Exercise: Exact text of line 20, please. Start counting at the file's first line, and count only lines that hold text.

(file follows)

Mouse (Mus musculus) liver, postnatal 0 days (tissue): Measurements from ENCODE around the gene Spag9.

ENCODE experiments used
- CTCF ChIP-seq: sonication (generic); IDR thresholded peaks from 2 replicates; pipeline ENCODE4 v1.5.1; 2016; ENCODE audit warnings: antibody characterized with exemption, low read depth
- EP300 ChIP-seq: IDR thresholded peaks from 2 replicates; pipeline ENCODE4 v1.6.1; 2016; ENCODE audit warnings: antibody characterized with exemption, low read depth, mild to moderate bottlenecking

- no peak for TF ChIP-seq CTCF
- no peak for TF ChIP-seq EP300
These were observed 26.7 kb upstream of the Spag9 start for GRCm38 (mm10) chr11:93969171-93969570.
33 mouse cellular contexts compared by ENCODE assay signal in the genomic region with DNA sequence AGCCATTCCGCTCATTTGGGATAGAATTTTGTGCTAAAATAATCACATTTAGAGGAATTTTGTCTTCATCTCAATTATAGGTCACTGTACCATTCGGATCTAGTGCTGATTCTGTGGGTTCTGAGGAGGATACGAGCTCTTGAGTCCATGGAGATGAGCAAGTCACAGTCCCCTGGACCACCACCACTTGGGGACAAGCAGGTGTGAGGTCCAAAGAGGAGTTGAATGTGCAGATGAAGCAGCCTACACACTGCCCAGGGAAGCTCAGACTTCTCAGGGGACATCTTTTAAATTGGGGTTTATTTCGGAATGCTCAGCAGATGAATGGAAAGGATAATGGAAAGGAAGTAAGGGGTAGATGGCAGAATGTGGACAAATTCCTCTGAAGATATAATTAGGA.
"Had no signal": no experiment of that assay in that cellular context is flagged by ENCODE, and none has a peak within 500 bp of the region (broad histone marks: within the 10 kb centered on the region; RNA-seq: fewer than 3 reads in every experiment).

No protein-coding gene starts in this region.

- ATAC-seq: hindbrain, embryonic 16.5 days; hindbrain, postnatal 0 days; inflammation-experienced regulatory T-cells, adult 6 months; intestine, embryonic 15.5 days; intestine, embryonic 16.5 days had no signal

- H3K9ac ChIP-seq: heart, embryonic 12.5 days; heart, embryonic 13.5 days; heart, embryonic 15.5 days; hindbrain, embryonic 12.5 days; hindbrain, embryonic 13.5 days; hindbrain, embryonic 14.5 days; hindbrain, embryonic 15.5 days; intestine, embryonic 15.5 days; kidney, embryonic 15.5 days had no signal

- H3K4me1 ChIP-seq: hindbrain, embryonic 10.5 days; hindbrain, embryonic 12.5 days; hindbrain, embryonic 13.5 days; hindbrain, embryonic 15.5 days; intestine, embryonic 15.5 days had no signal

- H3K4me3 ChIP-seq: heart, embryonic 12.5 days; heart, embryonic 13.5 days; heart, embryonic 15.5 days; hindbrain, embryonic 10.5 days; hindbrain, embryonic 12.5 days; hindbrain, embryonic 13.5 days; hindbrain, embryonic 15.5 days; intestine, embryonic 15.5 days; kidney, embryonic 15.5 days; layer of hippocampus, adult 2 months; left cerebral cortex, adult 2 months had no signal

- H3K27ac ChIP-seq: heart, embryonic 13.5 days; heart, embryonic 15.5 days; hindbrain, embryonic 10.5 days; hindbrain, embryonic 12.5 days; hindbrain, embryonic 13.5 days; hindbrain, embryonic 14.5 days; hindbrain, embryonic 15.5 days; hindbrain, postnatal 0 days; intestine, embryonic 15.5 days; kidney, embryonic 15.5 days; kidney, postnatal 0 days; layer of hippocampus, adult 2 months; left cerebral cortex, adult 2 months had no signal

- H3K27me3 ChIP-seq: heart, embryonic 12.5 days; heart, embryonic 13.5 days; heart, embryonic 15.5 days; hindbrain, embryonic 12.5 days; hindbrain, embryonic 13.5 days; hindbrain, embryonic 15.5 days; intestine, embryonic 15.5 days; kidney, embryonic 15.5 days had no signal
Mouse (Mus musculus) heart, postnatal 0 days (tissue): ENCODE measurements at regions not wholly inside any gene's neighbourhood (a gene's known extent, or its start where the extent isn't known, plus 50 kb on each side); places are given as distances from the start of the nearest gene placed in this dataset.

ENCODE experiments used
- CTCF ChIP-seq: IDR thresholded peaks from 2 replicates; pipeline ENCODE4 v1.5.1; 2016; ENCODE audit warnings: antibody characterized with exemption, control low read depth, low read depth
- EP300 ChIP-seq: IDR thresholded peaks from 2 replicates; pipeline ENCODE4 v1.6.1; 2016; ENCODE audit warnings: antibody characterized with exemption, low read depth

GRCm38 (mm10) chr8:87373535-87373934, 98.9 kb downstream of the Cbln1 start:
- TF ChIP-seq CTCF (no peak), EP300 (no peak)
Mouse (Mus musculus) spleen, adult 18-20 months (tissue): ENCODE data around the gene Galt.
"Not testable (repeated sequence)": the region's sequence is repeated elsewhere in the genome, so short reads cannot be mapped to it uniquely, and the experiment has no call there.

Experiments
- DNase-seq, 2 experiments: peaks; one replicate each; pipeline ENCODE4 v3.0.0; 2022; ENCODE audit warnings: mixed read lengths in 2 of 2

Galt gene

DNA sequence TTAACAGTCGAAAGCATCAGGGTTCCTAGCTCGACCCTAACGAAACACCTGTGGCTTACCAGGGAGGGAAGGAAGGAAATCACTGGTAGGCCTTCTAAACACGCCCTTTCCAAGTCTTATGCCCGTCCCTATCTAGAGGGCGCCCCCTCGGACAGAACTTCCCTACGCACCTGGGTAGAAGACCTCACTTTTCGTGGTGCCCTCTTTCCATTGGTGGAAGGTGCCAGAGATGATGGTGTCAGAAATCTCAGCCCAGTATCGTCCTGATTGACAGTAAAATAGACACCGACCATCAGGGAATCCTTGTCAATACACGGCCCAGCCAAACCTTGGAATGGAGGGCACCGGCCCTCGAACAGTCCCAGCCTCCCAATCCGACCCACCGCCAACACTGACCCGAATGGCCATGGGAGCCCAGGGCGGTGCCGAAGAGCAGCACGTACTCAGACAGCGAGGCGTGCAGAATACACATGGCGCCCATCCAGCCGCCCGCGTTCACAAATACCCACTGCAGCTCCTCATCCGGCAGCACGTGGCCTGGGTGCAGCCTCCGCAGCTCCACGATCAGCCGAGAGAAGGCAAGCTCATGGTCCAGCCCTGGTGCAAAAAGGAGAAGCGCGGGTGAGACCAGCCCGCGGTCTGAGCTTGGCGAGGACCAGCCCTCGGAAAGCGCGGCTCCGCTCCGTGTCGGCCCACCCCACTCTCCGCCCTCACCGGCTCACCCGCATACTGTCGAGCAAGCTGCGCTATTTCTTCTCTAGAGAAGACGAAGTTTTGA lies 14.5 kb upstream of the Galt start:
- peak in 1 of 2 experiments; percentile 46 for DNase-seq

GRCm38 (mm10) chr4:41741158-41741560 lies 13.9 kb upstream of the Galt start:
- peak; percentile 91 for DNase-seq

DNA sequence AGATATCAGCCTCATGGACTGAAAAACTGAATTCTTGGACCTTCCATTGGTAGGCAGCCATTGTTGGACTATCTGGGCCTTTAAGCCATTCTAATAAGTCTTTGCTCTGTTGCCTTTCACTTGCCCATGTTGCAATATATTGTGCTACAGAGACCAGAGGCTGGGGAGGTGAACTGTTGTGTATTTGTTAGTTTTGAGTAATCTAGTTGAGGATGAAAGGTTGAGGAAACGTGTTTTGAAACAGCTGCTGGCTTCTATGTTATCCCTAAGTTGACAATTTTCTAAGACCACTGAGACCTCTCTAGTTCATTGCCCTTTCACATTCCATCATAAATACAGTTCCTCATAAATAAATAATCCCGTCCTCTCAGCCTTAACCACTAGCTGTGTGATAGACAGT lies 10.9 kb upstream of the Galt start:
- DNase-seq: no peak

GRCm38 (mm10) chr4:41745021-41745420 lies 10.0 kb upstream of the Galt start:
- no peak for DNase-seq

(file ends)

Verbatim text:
- EP300 ChIP-seq: IDR thresholded peaks from 2 replicates; pipeline ENCODE4 v1.6.1; 2016; ENCODE audit warnings: antibody characterized with exemption, low read depth